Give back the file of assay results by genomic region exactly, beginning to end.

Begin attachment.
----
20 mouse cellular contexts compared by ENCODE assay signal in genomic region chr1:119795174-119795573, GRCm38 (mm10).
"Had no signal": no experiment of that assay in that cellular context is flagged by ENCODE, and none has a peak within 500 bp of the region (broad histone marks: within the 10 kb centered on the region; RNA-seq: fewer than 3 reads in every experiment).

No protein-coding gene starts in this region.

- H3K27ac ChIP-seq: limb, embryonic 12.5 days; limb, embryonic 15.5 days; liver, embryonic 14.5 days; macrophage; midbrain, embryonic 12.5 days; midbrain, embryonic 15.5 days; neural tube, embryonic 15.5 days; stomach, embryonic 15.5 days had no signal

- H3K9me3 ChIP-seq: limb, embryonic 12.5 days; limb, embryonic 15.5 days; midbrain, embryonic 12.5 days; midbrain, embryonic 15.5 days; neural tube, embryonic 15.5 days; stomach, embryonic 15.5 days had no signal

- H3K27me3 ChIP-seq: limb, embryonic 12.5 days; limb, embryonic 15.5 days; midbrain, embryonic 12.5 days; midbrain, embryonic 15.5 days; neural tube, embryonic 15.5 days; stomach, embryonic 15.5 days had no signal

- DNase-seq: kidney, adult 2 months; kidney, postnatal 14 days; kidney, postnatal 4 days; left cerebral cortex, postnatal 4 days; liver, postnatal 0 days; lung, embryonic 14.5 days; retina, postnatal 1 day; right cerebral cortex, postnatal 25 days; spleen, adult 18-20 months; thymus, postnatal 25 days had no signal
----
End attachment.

20 mouse cellular contexts compared by ENCODE assay signal in genomic region chr1:119795174-119795573, GRCm38 (mm10).
"Had no signal": no experiment of that assay in that cellular context is flagged by ENCODE, and none has a peak within 500 bp of the region (broad histone marks: within the 10 kb centered on the region; RNA-seq: fewer than 3 reads in every experiment).

No protein-coding gene starts in this region.

- H3K27ac ChIP-seq: limb, embryonic 12.5 days; limb, embryonic 15.5 days; liver, embryonic 14.5 days; macrophage; midbrain, embryonic 12.5 days; midbrain, embryonic 15.5 days; neural tube, embryonic 15.5 days; stomach, embryonic 15.5 days had no signal

- H3K9me3 ChIP-seq: limb, embryonic 12.5 days; limb, embryonic 15.5 days; midbrain, embryonic 12.5 days; midbrain, embryonic 15.5 days; neural tube, embryonic 15.5 days; stomach, embryonic 15.5 days had no signal

- H3K27me3 ChIP-seq: limb, embryonic 12.5 days; limb, embryonic 15.5 days; midbrain, embryonic 12.5 days; midbrain, embryonic 15.5 days; neural tube, embryonic 15.5 days; stomach, embryonic 15.5 days had no signal

- DNase-seq: kidney, adult 2 months; kidney, postnatal 14 days; kidney, postnatal 4 days; left cerebral cortex, postnatal 4 days; liver, postnatal 0 days; lung, embryonic 14.5 days; retina, postnatal 1 day; right cerebral cortex, postnatal 25 days; spleen, adult 18-20 months; thymus, postnatal 25 days had no signal